I will always be on board for simple, starchy comfort. Risotto, steel-cut oats, polenta laden with Parmesan… if it’s warming and clings to a spoon, I’m on board. Congee is starchy comfort at its best. It’s a rice porridge that’s most common in China, though you’ll find other versions in the Philippines, Taiwan, Japan, and India. Congee is kind of magic: A small handful of rice simmered in lots of water transforms into something luxuriously creamy and filling.
The only problem? Congee takes a long time. Most recipes call to simmer a big batch for a few hours. I don’t have that kind of time, but a congee craving is a congee craving. So what’s a solo cook to do?
I found the answer by way of Nadiya Hussain’s Ginger Rice with Spiced Chickpeas. You’ve got to whisk it. By boiling the rice first, then whisking constantly for about 5 minutes, the grains broke down and became porridge in less than 20 minutes. Magic. It’s definitely not traditional, but it totally works in a pinch.
The best part is topping with whatever you have on hand—why this is one of my favorite “use it up” meals. I added leftover roast chicken, microwave-steamed snap peas and yellow squash, sliced radishes, and an extra scallion here.
More topper ideas: – Protein: Any cooked meat or fish, cubed tofu, or a soft-boiled egg – Veggies: Any steamed veggies or thinly sliced cucumber and radishes – Drizzles and sprinkles: soy sauce, chile-garlic sauce, sesame seeds, garlic chips, or crushed red pepper
The consistency of your congee is really up to you. Let it simmer a little longer after whisking to thicken, or add a little more water if it feels too thick. Just don't skip the swirl of sesame oil or butter at the end—it's what makes the texture so luxurious.
Course Main Course
Prep Time 5minutes
Cook Time 20minutes
Total Time 25minutes
1tspgrated fresh ginger
1tsptoasted sesame oil or butter
1small scallion, thinly sliced
Combine the ginger, rice, and water in a large saucepan or Dutch oven. Bring to a simmer and cook, covered, for about 10 minutes (the rice should be cooked through at this point).
Uncover and whisk constantly for about 5 minutes (the rice should start to break down and the water should turn milky white). Let simmer another 5 minutes, uncovered, until thickened. Remove from heat and stir in sesame oil, scallion, and salt.
Ladle congee into a wide bowl and top with the veggies, protein, and condiments of your choice.
The best meals to come out of my kitchen usually happen when I have next to nothing in the fridge. Maybe it’s the necessity of invention. Maybe food just tastes better with the added satisfaction of using up the odds and ends of my fridge that never found a home. If I can get it done in under 20 minutes, I’ve hit the solo cooking trifecta: using up what I have, making something simple and satisfying, and getting it to the table fast. Added bonus if there’s only one pan to clean.
I always, always keep a can of cannellini beans in my pantry. They’re so mild and creamy, so endlessly versatile. I know as single cooks we’re supposed to fear that half-eaten can lest it get forgotten, but this never happens with cannellini beans. I’ll use half in a dinner tonight, then use the other in my next salad, random veggie sauté, or pasta toss. It’s the can that keeps on giving.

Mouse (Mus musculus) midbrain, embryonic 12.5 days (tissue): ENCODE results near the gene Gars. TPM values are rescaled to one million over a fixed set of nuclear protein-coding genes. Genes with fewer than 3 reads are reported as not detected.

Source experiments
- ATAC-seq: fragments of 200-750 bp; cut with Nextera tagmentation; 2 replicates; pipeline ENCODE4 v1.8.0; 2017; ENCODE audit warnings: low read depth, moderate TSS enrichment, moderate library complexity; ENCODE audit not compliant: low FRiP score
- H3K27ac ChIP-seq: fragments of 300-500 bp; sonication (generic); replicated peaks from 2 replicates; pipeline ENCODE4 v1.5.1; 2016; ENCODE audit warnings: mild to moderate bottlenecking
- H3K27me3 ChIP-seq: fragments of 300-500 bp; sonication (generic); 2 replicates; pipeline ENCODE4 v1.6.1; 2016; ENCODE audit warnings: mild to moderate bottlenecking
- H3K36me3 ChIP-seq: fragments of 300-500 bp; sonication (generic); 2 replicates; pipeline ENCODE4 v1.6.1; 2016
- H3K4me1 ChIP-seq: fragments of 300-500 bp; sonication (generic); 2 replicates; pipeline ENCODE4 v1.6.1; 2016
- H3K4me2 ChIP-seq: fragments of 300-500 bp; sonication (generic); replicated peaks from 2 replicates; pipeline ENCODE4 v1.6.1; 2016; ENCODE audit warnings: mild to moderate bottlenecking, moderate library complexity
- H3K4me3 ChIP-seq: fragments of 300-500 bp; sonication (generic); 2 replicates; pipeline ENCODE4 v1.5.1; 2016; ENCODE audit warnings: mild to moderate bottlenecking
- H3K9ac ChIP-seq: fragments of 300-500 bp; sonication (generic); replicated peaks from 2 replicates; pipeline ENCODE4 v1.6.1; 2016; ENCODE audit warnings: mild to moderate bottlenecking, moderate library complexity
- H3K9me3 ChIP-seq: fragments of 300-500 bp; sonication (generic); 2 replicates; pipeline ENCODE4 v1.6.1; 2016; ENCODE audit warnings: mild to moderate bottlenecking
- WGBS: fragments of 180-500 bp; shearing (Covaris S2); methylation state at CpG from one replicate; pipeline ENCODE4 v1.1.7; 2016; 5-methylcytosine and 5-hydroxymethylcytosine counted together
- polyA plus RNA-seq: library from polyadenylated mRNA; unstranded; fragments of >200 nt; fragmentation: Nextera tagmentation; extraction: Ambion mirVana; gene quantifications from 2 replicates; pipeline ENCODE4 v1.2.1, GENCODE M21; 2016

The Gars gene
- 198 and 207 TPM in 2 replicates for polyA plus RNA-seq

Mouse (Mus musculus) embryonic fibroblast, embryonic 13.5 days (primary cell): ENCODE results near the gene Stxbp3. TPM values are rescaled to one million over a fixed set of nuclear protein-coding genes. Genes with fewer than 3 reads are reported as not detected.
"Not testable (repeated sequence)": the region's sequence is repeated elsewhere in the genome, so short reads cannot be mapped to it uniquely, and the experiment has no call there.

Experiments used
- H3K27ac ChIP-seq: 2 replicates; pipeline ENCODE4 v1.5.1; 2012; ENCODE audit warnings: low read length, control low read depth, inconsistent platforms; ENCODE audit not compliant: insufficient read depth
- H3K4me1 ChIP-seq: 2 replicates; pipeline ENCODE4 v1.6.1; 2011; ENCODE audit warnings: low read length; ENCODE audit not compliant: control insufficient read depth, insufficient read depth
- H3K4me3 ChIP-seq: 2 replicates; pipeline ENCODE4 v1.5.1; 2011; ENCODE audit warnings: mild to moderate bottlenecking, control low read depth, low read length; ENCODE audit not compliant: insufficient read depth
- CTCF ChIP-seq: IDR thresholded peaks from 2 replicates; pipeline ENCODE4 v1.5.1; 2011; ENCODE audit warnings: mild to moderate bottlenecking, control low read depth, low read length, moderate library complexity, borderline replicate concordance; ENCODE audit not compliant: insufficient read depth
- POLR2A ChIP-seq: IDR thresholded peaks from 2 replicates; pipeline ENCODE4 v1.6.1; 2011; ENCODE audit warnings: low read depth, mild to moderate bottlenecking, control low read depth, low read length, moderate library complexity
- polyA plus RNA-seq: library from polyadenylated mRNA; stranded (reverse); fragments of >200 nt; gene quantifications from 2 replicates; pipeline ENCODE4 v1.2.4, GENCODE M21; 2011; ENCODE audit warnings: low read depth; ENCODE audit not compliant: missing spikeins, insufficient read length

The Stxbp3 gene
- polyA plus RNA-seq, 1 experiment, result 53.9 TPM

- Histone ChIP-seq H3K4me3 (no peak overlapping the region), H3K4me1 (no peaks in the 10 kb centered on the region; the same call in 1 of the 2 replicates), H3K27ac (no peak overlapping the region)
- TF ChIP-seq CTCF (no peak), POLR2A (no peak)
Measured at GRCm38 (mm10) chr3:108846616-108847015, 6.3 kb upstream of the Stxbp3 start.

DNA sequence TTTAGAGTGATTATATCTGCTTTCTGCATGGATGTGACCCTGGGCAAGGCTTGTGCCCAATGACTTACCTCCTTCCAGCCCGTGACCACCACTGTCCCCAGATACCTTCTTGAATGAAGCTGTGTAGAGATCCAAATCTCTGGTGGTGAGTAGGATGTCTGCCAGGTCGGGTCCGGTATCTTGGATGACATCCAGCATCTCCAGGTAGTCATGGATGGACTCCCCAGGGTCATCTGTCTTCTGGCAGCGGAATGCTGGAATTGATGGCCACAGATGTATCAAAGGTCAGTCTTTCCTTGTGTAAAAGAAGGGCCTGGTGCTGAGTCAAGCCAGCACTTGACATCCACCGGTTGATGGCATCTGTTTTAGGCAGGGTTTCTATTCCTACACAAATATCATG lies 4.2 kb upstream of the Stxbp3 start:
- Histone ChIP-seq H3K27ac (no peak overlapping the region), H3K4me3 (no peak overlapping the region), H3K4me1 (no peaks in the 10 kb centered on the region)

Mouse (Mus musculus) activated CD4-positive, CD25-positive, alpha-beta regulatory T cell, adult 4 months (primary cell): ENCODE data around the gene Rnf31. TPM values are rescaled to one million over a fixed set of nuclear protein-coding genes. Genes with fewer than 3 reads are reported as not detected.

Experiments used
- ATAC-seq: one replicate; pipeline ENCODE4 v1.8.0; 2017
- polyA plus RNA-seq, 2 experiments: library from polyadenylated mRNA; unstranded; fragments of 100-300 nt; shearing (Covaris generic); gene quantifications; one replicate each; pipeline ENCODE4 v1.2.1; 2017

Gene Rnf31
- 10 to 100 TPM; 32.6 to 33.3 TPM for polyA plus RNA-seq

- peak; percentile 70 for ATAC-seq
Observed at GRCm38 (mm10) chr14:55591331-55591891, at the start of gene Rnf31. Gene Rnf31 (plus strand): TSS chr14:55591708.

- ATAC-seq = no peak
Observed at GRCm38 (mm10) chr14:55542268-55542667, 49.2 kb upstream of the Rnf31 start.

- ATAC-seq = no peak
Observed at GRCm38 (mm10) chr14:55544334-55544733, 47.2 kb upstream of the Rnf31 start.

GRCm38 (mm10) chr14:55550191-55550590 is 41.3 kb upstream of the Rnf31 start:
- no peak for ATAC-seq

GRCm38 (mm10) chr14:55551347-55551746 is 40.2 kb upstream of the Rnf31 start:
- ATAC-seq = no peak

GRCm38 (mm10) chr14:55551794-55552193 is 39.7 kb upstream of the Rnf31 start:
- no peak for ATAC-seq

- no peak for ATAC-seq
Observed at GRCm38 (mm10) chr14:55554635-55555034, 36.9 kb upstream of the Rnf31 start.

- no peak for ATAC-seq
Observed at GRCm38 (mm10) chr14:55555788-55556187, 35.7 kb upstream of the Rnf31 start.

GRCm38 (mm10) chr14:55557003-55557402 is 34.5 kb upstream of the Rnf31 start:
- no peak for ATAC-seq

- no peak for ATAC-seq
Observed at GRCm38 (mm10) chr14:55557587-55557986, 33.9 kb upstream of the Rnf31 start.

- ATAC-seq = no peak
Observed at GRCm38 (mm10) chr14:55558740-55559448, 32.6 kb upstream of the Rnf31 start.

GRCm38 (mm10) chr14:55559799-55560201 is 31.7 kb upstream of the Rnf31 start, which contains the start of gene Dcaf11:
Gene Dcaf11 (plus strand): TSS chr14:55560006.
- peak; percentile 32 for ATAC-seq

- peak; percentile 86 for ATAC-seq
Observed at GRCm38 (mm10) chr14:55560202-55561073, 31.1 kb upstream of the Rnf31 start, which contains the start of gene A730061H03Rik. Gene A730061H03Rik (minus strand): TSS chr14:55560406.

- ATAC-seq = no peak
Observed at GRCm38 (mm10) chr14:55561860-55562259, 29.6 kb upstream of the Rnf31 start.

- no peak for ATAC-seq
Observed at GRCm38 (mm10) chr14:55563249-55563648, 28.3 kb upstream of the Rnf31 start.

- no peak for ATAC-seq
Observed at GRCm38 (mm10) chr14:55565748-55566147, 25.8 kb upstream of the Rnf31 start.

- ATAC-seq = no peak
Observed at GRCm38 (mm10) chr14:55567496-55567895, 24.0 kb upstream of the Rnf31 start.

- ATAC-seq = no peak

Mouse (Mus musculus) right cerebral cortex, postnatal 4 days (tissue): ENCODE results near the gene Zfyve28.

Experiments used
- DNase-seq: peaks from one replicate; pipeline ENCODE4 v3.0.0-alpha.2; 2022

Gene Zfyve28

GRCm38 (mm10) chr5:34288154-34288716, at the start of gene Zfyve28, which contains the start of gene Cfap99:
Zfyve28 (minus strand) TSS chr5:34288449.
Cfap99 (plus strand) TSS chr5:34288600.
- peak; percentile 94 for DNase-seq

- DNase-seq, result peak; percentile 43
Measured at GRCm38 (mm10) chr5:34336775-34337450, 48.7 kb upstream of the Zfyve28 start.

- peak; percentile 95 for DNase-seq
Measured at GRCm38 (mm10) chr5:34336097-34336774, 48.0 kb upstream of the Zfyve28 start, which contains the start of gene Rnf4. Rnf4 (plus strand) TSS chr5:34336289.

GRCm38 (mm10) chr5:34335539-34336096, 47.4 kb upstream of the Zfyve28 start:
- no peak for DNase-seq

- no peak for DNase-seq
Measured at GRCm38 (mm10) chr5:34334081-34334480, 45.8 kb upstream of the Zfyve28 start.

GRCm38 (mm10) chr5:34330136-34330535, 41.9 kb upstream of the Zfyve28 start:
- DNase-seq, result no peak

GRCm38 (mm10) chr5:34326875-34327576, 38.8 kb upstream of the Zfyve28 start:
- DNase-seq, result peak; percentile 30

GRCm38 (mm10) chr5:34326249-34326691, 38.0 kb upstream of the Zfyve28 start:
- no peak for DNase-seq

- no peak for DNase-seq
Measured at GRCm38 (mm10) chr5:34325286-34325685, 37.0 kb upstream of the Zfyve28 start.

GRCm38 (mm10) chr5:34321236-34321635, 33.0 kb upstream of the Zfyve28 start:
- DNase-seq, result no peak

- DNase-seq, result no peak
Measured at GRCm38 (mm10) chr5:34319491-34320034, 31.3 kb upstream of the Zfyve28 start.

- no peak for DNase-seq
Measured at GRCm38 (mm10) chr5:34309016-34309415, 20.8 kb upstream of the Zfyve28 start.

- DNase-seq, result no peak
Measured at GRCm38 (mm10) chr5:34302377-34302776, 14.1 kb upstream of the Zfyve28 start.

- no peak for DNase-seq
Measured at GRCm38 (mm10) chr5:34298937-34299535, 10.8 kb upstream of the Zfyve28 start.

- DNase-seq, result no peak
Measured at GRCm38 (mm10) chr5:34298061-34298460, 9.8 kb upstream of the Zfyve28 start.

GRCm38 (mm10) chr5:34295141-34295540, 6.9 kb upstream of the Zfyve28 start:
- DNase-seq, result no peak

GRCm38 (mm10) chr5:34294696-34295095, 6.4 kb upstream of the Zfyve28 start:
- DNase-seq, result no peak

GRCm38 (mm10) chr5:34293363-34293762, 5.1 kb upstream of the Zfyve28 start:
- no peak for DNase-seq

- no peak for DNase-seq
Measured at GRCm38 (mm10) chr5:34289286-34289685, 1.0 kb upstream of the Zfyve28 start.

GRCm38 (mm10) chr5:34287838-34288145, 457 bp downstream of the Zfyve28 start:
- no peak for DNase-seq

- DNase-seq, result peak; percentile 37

You might know of shakshuka as the tomato sauce-y, skillet-baked eggs found on many a brunch menu. I love the idea of a “white” version that’s a bit heartier. I had some droopy parsley, so in it went, along with the Swiss chard, crumbled feta, garlic, and crushed red pepper. I recommend serving with butter-slathered pita (I am so lucky to get mine fresh from a Middle Eastern restaurant across the street from me) and a glass of wine.
Other ways I’ve used that bunch of Swiss chard this week:
– Steamed with a sliced sweet potato and yellow squash as a side for roast chicken
– Shredded for a lunchtime wrap with turkey and white Cheddar
– Blended into a green smoothie with banana, pineapple, and almond milk
– A big veggie stir-fry over brown rice
A speedy beans and eggs skillet made a little heartier with Swiss chard. Use whatever greens you have on hand (spinach, kale, even a big handful of parsley).
Course Main Course
Prep Time 10minutes
Cook Time 15minutes
Total Time 25minutes
2garlic cloves, minced
Pinchcrushed red pepper
¾cupcannellini beans, rinsed and drained(about ½ cup)
¾cupwater, chicken stock, or vegetable broth
1cupSwiss chard leaves, roughly chopped
2tbspfinely chopped flat-leaf parsley(optional)
Salt and black pepper to taste
Heat oil in an 8-inch skillet over medium-high heat. Add garlic and crushed red pepper and cook about 30 seconds or until the garlic starts to sizzle. Stir in white beans and a pinch of salt and sauté about 2 minutes.
Turn down the heat to medium. Using a fork, mash about half the beans in the pan. Stir in water or stock and chard until the chard is wilted. Stir in half the feta crumbles. Spread bean mixture in a single layer in the skillet. If the beans look a little dry at this point, add another splash of water.
Make two pockets in the bean mixture with a spatula or the back of a large spoon and crack one egg into each. Cover the skillet and cook for 4 minutes or until the eggs are just set. Remove the pan from the heat. Sprinkle salt and black pepper over the eggs. Sprinkle the parsley and remaining feta over top. Serve with toast or pita.
My Solo Kitchen
Is cooking really worth it, just for me? Yes, and it’s easier than you think. This is food for the busy, social, single cook, with hacks and use-it-up strategies that make the most of everything you buy. It’s solo cooking designed for real life, and it’s never been more delicious.
Hi, I’m Hannah. I’m a food writer, recipe developer, and content manager based in Nashville, TN. I’m also passionate about helping single cooks of all skill levels find confidence and joy in cooking for one. Learn more.